5 Keys to Getting Your Message Across to Congress
What moves Members of Congress when they’re undecided on an issue? What’s the best way to have an impact on your Representative or Senator?
The answers might surprise you.
Here’s a key take-away: while only 16 percent of us think Congress pays attention to us, according to public opinion research, the truth is that we are more persuasive than we may think. In fact, when a member of Congress is undecided on an issue, it is constituent input – letters, emails, office visits, town hall questions, etc. – that have the most influence. Don’t leave it to the professional paid lobbyists – your voice does matter.
Here are five elements to keep in mind to make your voice heard, and your advocacy effective:
- Learn about your legislator. Know his or her positions on your issue now and in the past. Check out your legislator’s social media to understand where they’re heading and what they’re thinking on your issue. Be informed about your legislator’s positions when you meet with staff or representative.
- Be knowledgeable and credible. Make it clear that you understand the many sides of your issue, even the arguments opposing your position. Use concrete data or facts about the impact of a particular issue or decision on people in your district. Establish your credibility so that you are seen a good source of information about the consequences, unintended and otherwise, of decisions about your issue.
Here’s an example: Regarding a decision about health care delivery, a nurses’ association was able to point out that the change would mean that people in the district would have to drive 28 more miles each way to get a service they were currently able to get closer to home.
- Maintain contact frequently. Cultivate relationships with staff in the district and DC offices. Keep a staff person’s email! Weigh in on your issue regularly – remember they cover so many topics that your issue may not be their area of expertise. Make clear the impact of their decisions on real people in the district.
Here’s a timely example: The shutdown was especially hard on staff. Now’s a good time to check on staff you know and find out how they’re doing, were they furloughed, how bad is their backlog on returning to work, etc.
- Follow up and follow through. Make sure you follow up, usually by email, when a member or staff person asks for time to look into something – give them some time and then ask them what they’ve decided regarding your “ask.” Again don’t hesitate to contact staff people you have a relationship with – they may be the last person the legislator sees before casting a vote on your issue.
- Tell a personal story to illustrate the impact of the policy decision. This is very important.The story should be short and easily repeated, which will help members and staff remember your point and carry your message to others on the Hill.
Here’s an example: During the shutdown, a family with a child who has cancer shared their story of being shut out of treatment services due to the shutdown – the messenger was more effective than a policy expert, doctor or paid lobbyist and the story was powerful enough to sway hearts and minds.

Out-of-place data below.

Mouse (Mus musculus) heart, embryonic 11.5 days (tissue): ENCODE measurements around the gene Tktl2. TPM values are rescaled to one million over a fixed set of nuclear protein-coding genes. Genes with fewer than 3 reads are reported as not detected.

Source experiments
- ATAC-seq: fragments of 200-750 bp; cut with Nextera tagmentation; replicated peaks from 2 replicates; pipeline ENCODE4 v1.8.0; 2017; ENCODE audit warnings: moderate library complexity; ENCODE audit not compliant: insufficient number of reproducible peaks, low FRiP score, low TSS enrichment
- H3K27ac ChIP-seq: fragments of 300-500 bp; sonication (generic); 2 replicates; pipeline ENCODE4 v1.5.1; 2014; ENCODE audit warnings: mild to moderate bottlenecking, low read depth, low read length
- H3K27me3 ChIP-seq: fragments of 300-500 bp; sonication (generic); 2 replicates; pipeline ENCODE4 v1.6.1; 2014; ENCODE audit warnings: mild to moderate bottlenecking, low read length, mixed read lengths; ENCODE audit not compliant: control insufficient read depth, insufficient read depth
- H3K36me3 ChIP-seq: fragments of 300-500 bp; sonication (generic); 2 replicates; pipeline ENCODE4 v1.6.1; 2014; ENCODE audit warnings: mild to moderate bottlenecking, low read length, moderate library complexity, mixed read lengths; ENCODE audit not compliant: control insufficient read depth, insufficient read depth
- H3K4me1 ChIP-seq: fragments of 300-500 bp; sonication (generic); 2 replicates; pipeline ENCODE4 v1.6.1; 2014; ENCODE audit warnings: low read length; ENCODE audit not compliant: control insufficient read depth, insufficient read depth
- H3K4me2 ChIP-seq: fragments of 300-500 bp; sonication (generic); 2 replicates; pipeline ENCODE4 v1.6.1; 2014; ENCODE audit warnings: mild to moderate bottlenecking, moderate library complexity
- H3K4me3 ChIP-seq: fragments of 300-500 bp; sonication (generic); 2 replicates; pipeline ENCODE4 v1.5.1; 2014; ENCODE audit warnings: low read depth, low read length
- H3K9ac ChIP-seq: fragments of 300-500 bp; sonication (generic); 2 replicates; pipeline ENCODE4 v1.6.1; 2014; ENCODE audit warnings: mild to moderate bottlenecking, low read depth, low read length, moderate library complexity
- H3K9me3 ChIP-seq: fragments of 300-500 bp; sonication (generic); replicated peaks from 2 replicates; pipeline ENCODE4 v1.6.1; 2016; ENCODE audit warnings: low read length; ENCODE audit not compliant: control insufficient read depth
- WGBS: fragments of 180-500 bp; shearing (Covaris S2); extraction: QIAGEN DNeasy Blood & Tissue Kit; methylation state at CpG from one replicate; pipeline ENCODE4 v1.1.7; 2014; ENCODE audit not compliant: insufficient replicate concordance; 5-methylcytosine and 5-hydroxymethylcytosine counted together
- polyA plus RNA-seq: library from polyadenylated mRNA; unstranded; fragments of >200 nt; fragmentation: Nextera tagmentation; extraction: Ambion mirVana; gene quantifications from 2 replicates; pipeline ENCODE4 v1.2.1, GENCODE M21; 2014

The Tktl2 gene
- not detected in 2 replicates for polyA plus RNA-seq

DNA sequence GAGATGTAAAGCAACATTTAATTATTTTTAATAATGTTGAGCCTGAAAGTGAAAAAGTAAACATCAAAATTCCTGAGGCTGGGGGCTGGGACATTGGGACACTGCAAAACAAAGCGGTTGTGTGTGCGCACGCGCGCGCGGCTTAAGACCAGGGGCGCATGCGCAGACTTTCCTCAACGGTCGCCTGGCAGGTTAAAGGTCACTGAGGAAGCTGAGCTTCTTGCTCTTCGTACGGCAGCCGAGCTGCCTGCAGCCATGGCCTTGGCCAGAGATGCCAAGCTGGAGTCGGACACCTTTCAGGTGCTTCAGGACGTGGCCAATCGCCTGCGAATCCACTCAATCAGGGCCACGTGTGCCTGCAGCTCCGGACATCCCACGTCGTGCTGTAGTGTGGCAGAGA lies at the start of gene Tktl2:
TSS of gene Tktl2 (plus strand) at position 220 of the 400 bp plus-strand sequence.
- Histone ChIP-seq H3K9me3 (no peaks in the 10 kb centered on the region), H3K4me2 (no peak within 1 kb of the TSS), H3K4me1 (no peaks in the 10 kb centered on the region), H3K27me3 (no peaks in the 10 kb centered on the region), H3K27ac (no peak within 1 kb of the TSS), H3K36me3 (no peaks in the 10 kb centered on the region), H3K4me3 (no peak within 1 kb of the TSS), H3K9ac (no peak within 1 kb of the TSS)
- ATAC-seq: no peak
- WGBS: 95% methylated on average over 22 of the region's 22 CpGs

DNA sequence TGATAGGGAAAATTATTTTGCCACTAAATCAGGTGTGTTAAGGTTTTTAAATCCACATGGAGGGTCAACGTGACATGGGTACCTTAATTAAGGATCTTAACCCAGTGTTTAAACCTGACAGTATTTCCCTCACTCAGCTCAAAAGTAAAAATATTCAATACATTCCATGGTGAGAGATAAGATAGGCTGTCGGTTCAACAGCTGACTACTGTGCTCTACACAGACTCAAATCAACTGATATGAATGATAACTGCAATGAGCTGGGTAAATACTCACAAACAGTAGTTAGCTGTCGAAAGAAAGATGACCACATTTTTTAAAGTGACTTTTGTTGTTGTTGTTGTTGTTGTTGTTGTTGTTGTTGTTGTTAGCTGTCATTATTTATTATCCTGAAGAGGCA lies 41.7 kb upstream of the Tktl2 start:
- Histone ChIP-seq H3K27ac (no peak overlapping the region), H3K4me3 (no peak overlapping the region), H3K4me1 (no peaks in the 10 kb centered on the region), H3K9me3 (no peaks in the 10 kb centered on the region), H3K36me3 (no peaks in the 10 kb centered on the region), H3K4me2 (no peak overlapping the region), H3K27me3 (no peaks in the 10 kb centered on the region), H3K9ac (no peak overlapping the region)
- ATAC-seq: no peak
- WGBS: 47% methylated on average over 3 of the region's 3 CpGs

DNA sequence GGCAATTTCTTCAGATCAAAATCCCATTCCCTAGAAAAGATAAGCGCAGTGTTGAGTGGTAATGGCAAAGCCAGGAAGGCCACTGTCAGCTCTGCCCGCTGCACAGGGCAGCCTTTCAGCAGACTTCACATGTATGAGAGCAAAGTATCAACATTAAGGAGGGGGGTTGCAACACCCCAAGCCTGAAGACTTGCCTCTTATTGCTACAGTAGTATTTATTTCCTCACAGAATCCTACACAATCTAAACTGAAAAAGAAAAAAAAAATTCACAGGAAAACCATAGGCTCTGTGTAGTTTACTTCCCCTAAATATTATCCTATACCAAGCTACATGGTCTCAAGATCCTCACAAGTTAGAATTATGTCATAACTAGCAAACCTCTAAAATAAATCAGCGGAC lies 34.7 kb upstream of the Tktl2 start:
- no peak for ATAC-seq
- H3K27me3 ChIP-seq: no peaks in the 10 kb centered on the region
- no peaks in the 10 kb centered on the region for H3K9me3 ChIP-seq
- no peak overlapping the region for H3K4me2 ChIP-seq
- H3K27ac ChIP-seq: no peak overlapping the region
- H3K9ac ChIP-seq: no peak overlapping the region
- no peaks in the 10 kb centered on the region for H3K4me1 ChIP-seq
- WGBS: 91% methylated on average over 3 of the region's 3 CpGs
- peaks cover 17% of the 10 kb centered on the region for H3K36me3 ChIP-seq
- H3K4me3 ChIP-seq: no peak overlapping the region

Here are a few more tips:
If you’re trying to schedule a meeting, try 3 or 4 weeks in advance. The best time for a DC office meeting is Wednesdays in the late afternoon.
Use telephone town hall meetings to ask a question. With an average 5000 people on the call, you’re informing not just your representative but a lot of constituents. Learn when these are scheduled by signing up for your legislator’s e-newsletter or checking their website.
Target your messages to the head, heart and health of the district. Use facts, a pertinent story and put a face on the issue as it affects your district. But keep it short and start with your most effective message.
Face-to-face meetings are great, but don’t underestimate the effectiveness of emails or letters. Individualized messages are more effective, but numbers count too. If a legislator asks “how many letters or emails have we gotten on this issue?” you don’t want the staffer to say “none.’
If you’re representative is not on the relevant committee, ask them to speak for your issue to those who are – in person, or through a letter to their colleagues.
No Time Like Right Now
The Continuing Resolution that ended the government shutdown is temporary. In the next 90 days, Congress will be working to get longer-term budget and debt ceiling deals done. There will be intense activity by members of the House and Senate Budget Committees on all aspects of the federal budget – entitlement spending, revenues, and the discretionary budget.
Things have changed. There is momentum for broad budget negotiations. The Sequester is beginning to hurt in ways that Congress can see. Congress has been through a bruising battle with no clear “winners” and they seem to be looking to do a better job by getting a budget done.
So make your voice heard today! Use SparkAction’s Contact Congress tool to contact your elected officials. All you need is your Zip Code! It’s easy.
And while you’re at it, bookmark our Action Center for alerts on specific child- and youth-related bills, too.
Jan Richter is a retired clinical social worker and child psychotherapist, and long-time children's advocate. Read her bio here.